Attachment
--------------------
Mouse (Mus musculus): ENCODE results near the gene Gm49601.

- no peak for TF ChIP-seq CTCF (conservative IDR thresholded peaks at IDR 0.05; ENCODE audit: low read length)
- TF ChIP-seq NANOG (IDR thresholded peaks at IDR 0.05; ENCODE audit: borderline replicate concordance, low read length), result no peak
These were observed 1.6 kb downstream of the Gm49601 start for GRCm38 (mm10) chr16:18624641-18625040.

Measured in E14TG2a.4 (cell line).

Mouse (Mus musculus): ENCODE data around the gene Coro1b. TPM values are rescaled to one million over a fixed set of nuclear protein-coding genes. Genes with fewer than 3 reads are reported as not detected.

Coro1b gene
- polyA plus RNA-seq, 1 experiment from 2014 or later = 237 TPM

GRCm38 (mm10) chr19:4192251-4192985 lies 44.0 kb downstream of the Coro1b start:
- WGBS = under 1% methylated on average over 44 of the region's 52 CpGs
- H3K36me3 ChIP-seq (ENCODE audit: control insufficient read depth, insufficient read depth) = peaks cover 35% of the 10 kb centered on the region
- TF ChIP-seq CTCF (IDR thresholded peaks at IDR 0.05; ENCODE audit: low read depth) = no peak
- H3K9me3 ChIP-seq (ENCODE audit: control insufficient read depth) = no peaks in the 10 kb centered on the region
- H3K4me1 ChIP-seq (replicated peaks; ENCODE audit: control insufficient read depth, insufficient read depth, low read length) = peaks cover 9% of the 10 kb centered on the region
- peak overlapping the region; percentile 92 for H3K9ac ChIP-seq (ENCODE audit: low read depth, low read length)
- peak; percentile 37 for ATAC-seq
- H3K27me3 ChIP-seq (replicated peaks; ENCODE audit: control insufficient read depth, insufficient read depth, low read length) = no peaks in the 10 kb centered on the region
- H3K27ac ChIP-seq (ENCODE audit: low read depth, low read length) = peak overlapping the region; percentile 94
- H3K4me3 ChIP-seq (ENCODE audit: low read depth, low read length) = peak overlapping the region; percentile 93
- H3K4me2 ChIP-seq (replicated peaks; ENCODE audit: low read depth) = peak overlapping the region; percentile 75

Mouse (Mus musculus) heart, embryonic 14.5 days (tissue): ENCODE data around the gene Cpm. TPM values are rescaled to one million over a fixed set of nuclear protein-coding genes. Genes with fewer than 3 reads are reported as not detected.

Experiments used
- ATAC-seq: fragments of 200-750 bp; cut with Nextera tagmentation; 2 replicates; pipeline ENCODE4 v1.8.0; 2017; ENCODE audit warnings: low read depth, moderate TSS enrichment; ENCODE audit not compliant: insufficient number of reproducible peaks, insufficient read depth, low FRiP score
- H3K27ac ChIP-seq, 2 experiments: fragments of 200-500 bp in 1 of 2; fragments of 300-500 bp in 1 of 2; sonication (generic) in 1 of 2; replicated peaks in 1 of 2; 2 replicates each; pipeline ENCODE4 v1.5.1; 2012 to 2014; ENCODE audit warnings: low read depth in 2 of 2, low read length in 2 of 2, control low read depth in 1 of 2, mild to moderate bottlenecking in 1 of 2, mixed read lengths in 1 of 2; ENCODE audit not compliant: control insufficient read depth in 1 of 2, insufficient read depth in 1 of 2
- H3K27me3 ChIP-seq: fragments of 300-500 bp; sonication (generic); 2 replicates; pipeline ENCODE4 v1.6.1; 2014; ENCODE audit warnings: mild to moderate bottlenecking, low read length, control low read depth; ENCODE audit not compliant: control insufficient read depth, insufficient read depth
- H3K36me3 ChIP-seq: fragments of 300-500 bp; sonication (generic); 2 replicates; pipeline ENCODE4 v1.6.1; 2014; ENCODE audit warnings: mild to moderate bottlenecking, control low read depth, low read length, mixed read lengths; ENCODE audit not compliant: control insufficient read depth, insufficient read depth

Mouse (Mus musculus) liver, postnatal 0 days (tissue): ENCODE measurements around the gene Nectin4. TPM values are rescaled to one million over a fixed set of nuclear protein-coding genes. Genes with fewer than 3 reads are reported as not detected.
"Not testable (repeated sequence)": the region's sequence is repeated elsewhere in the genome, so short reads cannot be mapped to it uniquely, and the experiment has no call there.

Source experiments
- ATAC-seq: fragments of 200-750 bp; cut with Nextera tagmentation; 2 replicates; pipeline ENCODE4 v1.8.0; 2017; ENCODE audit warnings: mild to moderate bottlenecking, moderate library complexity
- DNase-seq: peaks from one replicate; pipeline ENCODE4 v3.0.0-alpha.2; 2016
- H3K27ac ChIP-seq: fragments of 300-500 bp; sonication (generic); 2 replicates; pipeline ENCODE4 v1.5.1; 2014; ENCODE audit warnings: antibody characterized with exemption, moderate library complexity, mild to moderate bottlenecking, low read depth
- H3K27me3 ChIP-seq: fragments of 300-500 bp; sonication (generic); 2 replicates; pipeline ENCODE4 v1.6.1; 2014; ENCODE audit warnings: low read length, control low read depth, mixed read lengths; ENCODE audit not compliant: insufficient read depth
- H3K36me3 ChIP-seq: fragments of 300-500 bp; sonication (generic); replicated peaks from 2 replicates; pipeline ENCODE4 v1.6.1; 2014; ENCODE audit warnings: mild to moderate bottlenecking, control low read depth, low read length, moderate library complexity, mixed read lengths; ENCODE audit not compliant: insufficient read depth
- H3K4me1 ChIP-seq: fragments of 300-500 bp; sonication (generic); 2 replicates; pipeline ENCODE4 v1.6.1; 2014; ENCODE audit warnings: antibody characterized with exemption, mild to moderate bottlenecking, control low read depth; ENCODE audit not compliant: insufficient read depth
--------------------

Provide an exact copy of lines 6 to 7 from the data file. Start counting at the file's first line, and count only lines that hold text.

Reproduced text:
Mouse (Mus musculus): ENCODE data around the gene Coro1b. TPM values are rescaled to one million over a fixed set of nuclear protein-coding genes. Genes with fewer than 3 reads are reported as not detected.

Coro1b gene